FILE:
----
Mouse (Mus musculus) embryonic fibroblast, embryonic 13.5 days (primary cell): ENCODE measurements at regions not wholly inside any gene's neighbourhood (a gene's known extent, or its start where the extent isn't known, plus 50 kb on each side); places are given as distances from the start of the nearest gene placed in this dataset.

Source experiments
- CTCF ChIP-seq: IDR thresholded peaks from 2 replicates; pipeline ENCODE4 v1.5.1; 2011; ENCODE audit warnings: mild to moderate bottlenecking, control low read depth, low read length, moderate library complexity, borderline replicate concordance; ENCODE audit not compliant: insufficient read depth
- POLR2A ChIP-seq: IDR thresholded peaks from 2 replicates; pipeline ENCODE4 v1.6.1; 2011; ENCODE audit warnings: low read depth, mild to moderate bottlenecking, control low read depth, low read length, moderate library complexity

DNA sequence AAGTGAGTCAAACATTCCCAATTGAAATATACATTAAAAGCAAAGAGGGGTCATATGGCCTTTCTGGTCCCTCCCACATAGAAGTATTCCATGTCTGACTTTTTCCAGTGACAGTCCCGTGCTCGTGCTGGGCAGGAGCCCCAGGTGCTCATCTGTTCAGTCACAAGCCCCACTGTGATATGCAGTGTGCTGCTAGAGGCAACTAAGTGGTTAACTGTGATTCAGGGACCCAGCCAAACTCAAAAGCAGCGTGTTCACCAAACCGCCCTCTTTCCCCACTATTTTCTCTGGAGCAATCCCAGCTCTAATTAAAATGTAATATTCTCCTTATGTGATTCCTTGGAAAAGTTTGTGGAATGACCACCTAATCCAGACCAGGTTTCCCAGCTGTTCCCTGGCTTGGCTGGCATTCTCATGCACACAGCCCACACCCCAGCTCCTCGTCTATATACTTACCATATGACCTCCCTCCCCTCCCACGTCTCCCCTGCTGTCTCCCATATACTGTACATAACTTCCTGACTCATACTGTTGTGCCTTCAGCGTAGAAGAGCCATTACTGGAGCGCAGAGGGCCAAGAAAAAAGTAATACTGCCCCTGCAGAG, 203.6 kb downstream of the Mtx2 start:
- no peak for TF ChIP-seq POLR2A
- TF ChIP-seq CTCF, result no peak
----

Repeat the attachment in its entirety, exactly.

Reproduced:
Mouse (Mus musculus) embryonic fibroblast, embryonic 13.5 days (primary cell): ENCODE measurements at regions not wholly inside any gene's neighbourhood (a gene's known extent, or its start where the extent isn't known, plus 50 kb on each side); places are given as distances from the start of the nearest gene placed in this dataset.

Source experiments
- CTCF ChIP-seq: IDR thresholded peaks from 2 replicates; pipeline ENCODE4 v1.5.1; 2011; ENCODE audit warnings: mild to moderate bottlenecking, control low read depth, low read length, moderate library complexity, borderline replicate concordance; ENCODE audit not compliant: insufficient read depth
- POLR2A ChIP-seq: IDR thresholded peaks from 2 replicates; pipeline ENCODE4 v1.6.1; 2011; ENCODE audit warnings: low read depth, mild to moderate bottlenecking, control low read depth, low read length, moderate library complexity

DNA sequence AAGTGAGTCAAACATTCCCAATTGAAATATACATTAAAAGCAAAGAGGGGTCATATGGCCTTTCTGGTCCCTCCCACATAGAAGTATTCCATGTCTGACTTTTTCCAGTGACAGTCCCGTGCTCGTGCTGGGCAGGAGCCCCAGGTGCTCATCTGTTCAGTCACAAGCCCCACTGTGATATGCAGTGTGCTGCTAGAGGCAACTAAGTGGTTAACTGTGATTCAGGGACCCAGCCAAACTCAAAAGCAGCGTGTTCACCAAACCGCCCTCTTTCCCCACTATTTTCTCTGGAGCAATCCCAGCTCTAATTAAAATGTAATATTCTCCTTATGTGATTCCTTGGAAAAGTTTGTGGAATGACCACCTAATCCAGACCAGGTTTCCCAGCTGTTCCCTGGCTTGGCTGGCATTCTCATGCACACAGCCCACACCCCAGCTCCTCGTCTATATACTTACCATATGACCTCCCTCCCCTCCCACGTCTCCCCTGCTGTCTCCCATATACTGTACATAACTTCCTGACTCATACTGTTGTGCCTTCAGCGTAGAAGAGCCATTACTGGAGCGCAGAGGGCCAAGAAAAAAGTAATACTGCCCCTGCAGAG, 203.6 kb downstream of the Mtx2 start:
- no peak for TF ChIP-seq POLR2A
- TF ChIP-seq CTCF, result no peak